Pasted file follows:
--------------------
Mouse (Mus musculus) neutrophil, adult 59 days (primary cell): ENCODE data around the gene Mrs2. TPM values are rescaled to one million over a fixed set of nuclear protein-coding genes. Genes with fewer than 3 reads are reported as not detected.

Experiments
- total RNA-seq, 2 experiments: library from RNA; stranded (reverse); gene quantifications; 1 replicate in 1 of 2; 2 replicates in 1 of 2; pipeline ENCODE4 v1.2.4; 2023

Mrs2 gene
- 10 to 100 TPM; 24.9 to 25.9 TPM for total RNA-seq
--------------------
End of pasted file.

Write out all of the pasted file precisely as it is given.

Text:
Mouse (Mus musculus) neutrophil, adult 59 days (primary cell): ENCODE data around the gene Mrs2. TPM values are rescaled to one million over a fixed set of nuclear protein-coding genes. Genes with fewer than 3 reads are reported as not detected.

Experiments
- total RNA-seq, 2 experiments: library from RNA; stranded (reverse); gene quantifications; 1 replicate in 1 of 2; 2 replicates in 1 of 2; pipeline ENCODE4 v1.2.4; 2023

Mrs2 gene
- 10 to 100 TPM; 24.9 to 25.9 TPM for total RNA-seq